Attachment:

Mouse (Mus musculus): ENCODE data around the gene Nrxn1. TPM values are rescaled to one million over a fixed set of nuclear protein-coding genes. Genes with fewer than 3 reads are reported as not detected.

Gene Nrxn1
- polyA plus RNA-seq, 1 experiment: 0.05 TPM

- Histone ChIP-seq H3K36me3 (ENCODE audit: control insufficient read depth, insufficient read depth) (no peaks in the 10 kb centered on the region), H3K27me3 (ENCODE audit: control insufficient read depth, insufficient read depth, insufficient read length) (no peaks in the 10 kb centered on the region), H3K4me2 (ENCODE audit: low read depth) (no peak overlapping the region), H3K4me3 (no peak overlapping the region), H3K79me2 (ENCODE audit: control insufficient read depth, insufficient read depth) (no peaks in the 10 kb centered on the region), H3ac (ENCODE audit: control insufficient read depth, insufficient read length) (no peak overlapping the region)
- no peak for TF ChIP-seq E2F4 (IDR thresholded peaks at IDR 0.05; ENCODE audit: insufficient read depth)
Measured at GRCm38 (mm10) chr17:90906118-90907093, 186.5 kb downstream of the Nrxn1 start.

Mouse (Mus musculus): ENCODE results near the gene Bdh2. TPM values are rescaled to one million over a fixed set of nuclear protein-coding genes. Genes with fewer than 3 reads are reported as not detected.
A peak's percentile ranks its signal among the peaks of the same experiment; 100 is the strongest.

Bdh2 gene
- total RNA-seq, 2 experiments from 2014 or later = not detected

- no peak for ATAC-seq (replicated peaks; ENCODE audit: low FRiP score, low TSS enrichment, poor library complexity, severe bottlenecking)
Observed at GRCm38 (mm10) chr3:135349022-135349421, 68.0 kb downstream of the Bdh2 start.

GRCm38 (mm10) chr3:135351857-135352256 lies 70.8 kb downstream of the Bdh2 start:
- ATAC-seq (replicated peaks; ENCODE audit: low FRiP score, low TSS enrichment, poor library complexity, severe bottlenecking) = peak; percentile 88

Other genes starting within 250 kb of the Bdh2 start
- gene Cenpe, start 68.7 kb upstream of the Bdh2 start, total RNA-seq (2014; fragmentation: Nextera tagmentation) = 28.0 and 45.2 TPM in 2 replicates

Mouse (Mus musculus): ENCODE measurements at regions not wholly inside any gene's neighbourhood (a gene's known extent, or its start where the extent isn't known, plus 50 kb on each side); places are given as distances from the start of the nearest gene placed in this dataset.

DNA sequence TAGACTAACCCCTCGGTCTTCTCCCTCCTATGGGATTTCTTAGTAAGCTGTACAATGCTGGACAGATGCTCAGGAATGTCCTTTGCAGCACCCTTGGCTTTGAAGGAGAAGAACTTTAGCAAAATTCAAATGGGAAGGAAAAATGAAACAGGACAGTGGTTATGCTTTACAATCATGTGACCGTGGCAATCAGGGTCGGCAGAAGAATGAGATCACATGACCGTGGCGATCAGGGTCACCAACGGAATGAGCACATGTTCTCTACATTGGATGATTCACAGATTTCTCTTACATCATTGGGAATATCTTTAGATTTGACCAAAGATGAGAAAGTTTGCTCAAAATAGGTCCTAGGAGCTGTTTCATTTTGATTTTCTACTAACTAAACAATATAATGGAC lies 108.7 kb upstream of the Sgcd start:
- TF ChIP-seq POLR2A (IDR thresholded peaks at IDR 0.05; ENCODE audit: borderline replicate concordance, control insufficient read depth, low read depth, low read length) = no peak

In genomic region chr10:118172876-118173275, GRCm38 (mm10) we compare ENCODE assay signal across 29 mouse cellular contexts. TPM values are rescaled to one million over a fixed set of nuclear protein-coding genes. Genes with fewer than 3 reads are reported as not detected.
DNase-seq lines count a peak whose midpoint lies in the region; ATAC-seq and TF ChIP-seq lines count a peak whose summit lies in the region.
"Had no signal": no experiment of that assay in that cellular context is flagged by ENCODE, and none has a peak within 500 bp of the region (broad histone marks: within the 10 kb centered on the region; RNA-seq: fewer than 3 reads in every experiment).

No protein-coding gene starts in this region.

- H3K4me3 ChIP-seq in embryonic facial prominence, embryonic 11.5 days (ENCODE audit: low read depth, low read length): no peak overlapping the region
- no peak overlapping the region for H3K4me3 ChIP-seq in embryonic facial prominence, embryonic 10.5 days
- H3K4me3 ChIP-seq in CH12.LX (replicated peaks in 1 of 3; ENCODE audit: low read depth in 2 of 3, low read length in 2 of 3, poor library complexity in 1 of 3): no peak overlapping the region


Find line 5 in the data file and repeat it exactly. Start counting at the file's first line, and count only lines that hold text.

- no peak for TF ChIP-seq E2F4 (IDR thresholded peaks at IDR 0.05; ENCODE audit: insufficient read depth)